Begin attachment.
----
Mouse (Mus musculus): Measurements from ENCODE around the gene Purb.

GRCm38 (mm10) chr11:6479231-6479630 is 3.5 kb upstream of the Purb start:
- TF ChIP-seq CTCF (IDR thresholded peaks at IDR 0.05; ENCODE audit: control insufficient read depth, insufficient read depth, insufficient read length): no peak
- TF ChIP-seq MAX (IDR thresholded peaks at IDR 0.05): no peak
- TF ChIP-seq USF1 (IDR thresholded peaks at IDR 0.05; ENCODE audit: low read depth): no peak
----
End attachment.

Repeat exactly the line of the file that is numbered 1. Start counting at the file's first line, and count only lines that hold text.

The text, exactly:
Mouse (Mus musculus): Measurements from ENCODE around the gene Purb.